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No generous severance package for former CBS Corp. chairman and CEO Leslie Moonves.
The CBS board of directors announced Monday that it has completed its investigation into the myriad allegations of sexual misconduct against its former chief and has decided there are grounds to “terminate for cause.” The most recent hit against the embattled executive came last month in the New York Times, which quoted a former actress named Bobbie Phillips who alleged that Moonves forced himself on her in 1995, when he ran Warner Bros. Television.
Story - Months - Bombshell - Report - New
The story came almost three months after a bombshell report in The New Yorker about six women who accused the CEO of harassment and intimidation. Moonves ultimately stepped down as CEO while the company hired a team to look into the allegations, as well as the culture at CBS.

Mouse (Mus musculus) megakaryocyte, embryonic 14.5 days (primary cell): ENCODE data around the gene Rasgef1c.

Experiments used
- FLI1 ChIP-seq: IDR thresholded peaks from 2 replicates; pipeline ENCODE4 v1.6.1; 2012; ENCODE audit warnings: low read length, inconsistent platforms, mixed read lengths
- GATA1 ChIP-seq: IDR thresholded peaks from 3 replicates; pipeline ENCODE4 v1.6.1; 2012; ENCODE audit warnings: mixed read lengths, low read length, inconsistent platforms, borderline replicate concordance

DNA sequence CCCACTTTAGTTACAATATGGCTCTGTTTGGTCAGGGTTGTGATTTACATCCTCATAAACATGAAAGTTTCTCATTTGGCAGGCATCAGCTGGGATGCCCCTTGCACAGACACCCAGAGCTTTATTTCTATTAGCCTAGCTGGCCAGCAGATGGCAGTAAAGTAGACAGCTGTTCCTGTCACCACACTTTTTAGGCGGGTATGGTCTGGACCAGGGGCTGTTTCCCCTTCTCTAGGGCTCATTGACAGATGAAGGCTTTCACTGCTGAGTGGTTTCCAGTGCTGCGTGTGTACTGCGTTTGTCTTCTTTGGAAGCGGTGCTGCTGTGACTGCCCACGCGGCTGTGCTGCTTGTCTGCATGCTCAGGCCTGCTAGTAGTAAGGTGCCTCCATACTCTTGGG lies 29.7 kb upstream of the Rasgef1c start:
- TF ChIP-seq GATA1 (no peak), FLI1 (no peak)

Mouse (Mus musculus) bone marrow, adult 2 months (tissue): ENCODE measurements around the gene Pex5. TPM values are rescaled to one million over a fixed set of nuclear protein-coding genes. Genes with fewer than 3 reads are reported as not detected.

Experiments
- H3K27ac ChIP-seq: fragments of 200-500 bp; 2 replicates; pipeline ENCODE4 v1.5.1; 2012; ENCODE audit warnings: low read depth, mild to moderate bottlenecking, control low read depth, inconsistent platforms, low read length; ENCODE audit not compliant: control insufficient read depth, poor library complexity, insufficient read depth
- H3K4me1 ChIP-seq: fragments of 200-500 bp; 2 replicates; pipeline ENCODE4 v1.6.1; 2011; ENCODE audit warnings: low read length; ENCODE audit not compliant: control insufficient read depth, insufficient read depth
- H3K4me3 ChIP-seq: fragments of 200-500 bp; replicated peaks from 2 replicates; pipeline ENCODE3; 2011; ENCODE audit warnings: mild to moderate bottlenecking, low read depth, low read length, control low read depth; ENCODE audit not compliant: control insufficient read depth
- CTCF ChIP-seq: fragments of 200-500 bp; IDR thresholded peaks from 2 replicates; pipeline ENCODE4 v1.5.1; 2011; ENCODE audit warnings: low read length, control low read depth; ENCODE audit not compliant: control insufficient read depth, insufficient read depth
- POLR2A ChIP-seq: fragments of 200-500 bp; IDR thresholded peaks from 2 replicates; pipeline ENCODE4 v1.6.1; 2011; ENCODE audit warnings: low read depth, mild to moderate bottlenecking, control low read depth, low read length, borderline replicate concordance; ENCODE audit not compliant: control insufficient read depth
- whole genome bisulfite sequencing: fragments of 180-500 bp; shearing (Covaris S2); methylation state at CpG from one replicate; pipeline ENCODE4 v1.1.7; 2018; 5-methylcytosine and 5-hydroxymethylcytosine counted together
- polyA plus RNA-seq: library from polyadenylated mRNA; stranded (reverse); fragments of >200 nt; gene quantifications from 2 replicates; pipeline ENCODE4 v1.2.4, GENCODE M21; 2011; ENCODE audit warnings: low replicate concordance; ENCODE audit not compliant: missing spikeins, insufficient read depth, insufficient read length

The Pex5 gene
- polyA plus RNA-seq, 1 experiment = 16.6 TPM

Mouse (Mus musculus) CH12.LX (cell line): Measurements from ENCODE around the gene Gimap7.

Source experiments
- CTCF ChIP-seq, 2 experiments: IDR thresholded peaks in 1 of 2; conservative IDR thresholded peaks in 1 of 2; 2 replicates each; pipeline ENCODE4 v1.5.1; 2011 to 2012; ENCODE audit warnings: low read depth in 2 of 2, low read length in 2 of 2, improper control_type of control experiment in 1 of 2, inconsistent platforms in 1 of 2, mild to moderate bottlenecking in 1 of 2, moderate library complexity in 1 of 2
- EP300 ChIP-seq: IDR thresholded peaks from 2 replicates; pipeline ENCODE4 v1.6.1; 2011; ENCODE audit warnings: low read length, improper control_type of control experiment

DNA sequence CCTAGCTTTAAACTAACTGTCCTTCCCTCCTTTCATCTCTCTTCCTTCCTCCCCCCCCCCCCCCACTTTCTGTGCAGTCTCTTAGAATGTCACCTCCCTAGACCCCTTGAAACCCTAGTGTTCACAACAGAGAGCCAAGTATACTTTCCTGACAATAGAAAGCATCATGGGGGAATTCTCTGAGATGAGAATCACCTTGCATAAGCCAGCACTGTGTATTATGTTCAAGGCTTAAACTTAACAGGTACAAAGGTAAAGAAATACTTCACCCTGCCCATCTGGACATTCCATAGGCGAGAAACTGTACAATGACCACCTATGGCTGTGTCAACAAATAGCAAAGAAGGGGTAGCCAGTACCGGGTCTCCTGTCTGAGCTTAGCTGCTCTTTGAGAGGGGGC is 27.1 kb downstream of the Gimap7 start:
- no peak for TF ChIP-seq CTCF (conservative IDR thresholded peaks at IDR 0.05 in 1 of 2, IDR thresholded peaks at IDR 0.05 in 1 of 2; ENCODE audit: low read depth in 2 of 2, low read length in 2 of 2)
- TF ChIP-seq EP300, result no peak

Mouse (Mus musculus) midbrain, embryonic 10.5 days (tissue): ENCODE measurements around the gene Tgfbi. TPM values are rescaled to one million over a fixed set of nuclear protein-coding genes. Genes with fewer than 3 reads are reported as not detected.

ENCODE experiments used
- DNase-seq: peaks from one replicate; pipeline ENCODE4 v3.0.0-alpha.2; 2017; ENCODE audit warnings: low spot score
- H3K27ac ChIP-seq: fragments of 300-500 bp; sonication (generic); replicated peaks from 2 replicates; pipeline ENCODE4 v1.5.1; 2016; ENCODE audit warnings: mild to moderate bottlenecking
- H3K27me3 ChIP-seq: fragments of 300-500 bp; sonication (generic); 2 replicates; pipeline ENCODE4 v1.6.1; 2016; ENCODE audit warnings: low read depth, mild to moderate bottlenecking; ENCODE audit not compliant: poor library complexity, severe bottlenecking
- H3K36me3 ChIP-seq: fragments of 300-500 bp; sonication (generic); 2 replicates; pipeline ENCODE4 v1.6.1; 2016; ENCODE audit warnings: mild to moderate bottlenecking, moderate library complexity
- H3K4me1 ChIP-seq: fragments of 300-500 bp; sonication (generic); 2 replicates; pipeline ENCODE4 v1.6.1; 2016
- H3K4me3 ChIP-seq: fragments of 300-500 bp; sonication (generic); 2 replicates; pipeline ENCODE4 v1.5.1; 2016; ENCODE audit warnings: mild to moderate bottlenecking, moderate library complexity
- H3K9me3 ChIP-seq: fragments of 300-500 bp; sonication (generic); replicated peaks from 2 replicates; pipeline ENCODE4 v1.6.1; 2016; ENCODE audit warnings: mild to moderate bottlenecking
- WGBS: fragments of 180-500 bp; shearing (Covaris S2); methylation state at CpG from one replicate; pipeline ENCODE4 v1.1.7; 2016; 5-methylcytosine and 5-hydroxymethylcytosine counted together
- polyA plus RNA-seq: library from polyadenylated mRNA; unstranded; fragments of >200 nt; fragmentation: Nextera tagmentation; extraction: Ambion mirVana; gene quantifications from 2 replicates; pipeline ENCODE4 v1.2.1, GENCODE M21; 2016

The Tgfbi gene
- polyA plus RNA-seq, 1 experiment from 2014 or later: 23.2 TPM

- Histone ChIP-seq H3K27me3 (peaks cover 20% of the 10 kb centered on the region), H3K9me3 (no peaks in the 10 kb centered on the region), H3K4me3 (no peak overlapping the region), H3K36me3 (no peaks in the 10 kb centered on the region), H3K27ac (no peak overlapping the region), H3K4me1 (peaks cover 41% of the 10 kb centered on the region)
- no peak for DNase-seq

Here’s the board’s full statement:
Board - Directors - CBS - Investigation - Chairman
“The Board of Directors of CBS has completed its investigation of former Chairman and CEO Leslie Moonves, CBS News, and cultural issues at CBS.
“With regard to Mr. Moonves, we have determined that there are grounds to terminate for cause, including his willful and material misfeasance, violation of Company policies and breach of his employment contract, as well as his willful failure to cooperate fully with the Company’s investigation. Mr. Moonves will not receive any severance payment from the Company.
Result - Work - Investigators - Harassment - Retaliation
“As a result of their work, the investigators also concluded that harassment and retaliation are not pervasive at CBS. However, the investigators learned of past incidents of improper and unprofessional conduct, and concluded that the Company’s historical policies, practices and structures have not reflected a high institutional priority on preventing harassment and retaliation. The investigation determined that the resources devoted to the Company’s Human Resources function, to training and development, and to diversity and inclusion initiatives have been inadequate, given the size and complexity of...
(Excerpt) Read more at: EW.com
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